Saturday, August 12, 2017

Do you know this flowering shrub? It grows wild in one spot near the pond, or at least it is wild now, although someone may have planted it long ago. It has the most heavenly fragrance. I believe it is called 'summersweet', but I am not certain.

 Someone left this lovely painted stone on one of the trail markers. We were so happy to see it.

 My front door.  Welcome! ♥

New England spider cake (recipe below).

This morning, a baby cardinal came to our garden and inspected the feeder.

It was a mostly quiet week which was just lovely. We've had a lot of out-of-town company this summer, with more on the way, so it was nice to have time to potter around the garden and walk in the woods and read and just be.

A couple of weeks ago when I was in Gloucester, I found the slim paperback book pictured above. It is a historical novella called Moss on Stone about Susannah Norwood Torrey who lived on Cape Ann in Rockport during the 19th century. The novella incorporates excerpts from a diary Susannah kept early in her marriage and reads like a memoir. I feel I owe a debt to the author Sandra Williams for introducing me to Susannah. In 'Susa' I have found someone very kindred to myself. The book is a lovely, lovely volume with beautiful illustrations by the author's artist husband, and though it is not an exciting book or a particularly compelling tale, it captures the spirit of a person and place that have captivated me. You can read more about Moss on Stone here.

In the book, Susannah and her husband make a New England spider cake for supper one evening. I had never heard of spider cake. I found a recipe for it here and made it for breakfast yesterday. It is made with cornmeal but does not have the same texture as cornbread. It reminds me of Clafoutis. It was quite good with maple syrup, but I think it would be excellent with fruit preserves, as well.

 New England Spider Cake

Preheat oven to 350°F.
Combine 4 teaspoons of white vinegar in two cups of milk and set aside to sour (it helps to warm the milk slightly first).
In a separate bowl, combine 1 cup of yellow cornmeal, 3/4 cup all purpose flour, 3/4 cup sugar, and 1/2 teaspoon baking soda.
Whisk two eggs into the soured milk. Mix into dry ingredients and set batter aside.
Melt 2 tablespoons butter in a 12 inch cast-iron skillet (I used a regular oven proof skillet). Pour in the batter. Pour 1 cup of heavy cream into the center of the batter. Slide skillet into oven and bake for 40 to 45 minutes or until top is set and golden. Slice into wedges and serve warm with maple syrup or fruit preserves.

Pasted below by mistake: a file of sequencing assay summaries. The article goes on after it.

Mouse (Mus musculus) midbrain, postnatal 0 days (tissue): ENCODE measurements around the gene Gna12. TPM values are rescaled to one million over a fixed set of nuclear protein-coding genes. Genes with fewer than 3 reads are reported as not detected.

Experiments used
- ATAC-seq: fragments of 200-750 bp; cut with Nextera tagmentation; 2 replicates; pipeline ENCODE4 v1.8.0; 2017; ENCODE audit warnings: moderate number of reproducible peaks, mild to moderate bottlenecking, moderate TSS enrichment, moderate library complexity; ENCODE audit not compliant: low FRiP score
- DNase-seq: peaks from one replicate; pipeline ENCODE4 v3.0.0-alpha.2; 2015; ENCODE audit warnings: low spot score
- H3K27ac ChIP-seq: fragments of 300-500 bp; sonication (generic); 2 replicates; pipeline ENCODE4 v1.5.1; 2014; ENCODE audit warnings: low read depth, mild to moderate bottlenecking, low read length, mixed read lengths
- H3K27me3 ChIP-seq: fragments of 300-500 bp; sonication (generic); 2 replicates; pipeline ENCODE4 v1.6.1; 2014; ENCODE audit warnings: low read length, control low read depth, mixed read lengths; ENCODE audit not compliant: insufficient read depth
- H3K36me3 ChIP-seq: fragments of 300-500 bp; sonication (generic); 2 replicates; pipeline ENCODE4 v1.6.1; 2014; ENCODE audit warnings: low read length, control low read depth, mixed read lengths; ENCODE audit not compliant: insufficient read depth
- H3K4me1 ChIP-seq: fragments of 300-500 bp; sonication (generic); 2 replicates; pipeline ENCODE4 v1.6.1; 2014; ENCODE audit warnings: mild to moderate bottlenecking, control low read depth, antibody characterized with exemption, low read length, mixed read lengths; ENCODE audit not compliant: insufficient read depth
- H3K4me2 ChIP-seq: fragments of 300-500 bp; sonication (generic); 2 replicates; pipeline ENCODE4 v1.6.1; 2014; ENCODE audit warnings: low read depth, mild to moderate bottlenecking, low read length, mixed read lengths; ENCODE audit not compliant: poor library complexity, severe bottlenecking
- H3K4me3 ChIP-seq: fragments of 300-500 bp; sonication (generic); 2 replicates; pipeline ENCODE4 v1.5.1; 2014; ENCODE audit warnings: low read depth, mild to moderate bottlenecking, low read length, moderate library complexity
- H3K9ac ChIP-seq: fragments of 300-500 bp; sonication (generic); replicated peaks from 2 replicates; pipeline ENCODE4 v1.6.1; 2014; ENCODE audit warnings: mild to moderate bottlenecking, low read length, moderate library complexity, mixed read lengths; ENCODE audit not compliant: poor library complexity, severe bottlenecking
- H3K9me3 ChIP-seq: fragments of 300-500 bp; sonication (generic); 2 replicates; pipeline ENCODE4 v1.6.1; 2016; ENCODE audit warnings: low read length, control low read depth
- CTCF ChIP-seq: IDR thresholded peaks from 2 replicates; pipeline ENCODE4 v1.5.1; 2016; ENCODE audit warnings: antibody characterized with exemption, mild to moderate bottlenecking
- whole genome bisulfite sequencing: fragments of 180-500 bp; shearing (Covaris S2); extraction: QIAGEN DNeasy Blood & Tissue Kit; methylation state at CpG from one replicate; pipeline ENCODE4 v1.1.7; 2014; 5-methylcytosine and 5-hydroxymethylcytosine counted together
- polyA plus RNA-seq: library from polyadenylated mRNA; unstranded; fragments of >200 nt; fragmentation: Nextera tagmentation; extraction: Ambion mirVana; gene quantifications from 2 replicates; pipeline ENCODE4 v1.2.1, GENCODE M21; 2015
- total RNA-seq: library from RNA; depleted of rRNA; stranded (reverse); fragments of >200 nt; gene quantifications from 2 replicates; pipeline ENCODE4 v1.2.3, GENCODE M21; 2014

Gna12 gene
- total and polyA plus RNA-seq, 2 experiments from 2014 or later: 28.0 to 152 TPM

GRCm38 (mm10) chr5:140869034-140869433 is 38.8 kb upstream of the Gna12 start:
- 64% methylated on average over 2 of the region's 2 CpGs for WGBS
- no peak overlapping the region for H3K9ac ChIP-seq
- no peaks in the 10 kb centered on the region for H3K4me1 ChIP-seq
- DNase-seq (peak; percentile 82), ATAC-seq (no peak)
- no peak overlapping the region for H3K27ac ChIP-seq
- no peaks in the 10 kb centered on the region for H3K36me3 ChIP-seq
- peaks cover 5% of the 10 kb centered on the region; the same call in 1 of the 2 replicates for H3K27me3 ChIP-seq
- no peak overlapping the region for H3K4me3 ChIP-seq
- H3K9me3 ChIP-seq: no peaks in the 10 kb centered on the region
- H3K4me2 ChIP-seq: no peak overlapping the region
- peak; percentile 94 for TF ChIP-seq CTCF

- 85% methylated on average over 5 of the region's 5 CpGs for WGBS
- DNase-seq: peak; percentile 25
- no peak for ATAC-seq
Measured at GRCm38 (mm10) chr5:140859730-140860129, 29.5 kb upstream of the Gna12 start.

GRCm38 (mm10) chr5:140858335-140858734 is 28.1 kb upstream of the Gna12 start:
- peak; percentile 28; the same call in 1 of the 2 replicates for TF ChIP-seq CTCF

1. Such loveliness here, it is a real balm to the heart. The spider cake looks interesting! And the book is alluring, I shall look it up. Hugs, my dear.

  2. That cake looks interesting! Your pictures really are such a delight. You capture is all so wonderfully--those birds, the goldenrod, the changing leaf, that dear little chipmunk. The seasons are changing, aren't they? It is wonderful when you find a kindred spirit in a book.

  3. Your water photos always appeal to me the most, for some reason. :) The cake sounds tasty - a nice treat, but smaller than a whole cake.

  4. loved the flowers you see when you are out and about. The painted stone is so appropriate for this weekend. (spider cake link doesn't work for me). The cake sounds interesting and I'll be googling it later. I wish I had chipmunks to photo, Frodo would hunt them if they came close to us though....

    1. The link is to a recipe on the NY Times site, but I've copied it out in the post if you want to try the "cake"--but, to me, this is less of a dessert and more of a breakfast food.

  5. gorgeous photos! thank you for the book recommendation - it's now on my wishlist - it looks and sounds lovely - a kindred soul, indeed x

  6. oh, what beautiful photos! your kitty reminds me of our dear Snowbell who left us too soon, earlier this summer.

    reading Plant Dreaming Deep this week and i feel a similar sense of kindred spiritedness with May least her thoughts on solitude and creativity and the way a home can be as a living entity. :) xoxo

    1. Hello, dear Mel! I'm so sorry about your Snowbell (what a pretty name!). The loss of a beloved pet is never easy. We've had many cats over the years (six, I think). Our current darling is one of the best we've ever had. His name is Indiana Jones (Indie for short). Thank you for mentioning May Sarton's _Plant Dreaming Deep_. It sounds like a good read--I've requested it from the library and hope it comes soon. ♥

  7. Thank you all for taking the time to comment and for leaving such kind, encouraging messages. It means a great deal to me. ♥